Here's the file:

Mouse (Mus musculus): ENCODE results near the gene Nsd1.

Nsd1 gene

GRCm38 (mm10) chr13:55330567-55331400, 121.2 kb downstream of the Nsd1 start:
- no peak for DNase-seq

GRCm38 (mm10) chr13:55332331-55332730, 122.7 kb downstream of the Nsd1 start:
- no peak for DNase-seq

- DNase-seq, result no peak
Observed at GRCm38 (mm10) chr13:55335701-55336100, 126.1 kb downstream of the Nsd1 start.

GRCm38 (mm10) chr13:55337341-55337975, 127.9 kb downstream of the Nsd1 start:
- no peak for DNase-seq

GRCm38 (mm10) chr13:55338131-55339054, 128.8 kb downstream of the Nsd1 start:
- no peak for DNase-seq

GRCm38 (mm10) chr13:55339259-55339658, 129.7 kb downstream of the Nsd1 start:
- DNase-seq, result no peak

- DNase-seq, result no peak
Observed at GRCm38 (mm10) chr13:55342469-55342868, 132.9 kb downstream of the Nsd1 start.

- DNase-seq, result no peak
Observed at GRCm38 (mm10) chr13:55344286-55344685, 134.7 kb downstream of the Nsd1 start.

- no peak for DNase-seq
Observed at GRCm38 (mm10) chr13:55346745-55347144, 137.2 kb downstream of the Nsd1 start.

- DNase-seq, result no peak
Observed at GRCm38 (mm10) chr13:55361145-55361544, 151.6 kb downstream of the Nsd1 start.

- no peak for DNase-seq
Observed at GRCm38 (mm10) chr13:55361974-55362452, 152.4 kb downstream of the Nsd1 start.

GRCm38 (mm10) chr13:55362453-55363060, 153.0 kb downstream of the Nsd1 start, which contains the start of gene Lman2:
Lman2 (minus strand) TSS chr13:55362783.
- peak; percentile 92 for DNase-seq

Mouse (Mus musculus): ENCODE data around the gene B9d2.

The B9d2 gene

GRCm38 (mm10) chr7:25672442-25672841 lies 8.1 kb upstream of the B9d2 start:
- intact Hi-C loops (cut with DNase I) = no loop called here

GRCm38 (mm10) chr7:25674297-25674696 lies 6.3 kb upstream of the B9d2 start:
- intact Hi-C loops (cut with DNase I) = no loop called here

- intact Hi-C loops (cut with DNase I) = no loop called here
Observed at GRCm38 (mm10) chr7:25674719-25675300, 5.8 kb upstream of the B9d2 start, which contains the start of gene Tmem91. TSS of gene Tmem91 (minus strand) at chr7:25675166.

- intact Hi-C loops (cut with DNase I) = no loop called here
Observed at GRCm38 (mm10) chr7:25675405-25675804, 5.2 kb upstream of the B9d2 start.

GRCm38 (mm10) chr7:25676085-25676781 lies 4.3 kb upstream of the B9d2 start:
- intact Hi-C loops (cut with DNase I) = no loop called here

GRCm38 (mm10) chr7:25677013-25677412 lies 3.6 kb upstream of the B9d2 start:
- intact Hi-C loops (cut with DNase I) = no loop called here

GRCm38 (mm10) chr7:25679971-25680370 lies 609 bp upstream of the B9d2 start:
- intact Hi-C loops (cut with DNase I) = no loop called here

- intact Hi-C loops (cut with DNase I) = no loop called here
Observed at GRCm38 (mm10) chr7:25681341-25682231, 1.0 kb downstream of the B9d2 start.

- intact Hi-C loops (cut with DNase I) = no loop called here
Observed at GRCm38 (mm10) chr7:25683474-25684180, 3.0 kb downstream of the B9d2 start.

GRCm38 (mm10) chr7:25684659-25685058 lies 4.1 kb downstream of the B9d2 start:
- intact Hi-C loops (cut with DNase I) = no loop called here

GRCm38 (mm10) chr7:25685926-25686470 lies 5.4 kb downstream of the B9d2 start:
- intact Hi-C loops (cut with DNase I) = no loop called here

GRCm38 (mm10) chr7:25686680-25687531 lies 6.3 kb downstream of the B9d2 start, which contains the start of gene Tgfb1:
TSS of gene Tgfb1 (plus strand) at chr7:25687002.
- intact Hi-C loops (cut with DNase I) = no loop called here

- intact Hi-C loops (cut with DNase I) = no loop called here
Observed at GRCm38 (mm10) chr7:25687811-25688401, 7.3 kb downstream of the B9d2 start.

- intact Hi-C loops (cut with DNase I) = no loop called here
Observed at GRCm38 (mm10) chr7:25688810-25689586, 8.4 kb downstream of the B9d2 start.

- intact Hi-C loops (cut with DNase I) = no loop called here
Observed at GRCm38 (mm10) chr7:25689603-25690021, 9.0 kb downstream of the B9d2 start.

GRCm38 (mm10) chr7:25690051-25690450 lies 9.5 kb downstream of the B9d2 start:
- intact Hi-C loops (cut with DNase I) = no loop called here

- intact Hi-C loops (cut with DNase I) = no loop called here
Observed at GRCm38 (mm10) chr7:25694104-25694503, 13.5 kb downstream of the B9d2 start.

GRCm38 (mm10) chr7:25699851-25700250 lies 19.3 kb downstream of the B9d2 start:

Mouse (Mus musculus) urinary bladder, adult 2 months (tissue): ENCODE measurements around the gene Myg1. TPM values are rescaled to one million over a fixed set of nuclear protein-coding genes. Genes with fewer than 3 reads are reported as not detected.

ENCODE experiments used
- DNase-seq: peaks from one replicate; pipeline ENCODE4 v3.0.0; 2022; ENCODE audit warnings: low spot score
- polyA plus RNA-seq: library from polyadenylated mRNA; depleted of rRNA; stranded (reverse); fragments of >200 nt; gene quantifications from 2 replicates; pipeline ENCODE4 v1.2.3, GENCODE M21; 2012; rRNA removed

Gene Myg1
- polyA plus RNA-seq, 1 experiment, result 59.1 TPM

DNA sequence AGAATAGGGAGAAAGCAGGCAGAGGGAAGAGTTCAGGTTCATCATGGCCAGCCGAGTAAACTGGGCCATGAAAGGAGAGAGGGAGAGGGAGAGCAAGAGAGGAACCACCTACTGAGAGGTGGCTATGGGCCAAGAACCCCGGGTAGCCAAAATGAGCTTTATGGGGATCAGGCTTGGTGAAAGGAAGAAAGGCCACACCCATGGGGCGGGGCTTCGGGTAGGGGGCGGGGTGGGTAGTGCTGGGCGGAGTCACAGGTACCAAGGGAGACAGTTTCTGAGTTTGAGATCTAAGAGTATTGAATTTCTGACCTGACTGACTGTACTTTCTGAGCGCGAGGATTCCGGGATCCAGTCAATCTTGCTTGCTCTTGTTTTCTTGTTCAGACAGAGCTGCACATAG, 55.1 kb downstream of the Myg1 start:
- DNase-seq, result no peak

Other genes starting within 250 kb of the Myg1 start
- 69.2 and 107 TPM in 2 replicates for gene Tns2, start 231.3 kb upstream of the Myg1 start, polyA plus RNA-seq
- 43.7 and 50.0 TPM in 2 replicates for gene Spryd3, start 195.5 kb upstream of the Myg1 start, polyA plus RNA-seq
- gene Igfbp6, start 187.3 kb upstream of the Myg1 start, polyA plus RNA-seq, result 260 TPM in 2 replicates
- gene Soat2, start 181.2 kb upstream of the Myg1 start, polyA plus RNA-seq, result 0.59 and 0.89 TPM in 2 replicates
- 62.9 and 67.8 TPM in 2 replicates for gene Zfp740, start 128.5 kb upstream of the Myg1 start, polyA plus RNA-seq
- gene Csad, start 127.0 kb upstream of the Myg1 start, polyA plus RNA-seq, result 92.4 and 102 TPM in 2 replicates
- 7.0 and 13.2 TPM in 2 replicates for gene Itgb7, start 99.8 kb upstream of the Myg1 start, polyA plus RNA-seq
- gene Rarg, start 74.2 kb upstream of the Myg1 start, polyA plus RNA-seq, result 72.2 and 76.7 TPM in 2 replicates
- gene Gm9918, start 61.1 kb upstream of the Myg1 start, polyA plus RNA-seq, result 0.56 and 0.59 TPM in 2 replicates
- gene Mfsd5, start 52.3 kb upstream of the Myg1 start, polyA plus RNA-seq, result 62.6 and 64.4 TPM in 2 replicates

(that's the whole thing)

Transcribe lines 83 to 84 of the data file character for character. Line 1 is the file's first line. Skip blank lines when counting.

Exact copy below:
- gene Gm9918, start 61.1 kb upstream of the Myg1 start, polyA plus RNA-seq, result 0.56 and 0.59 TPM in 2 replicates
- gene Mfsd5, start 52.3 kb upstream of the Myg1 start, polyA plus RNA-seq, result 62.6 and 64.4 TPM in 2 replicates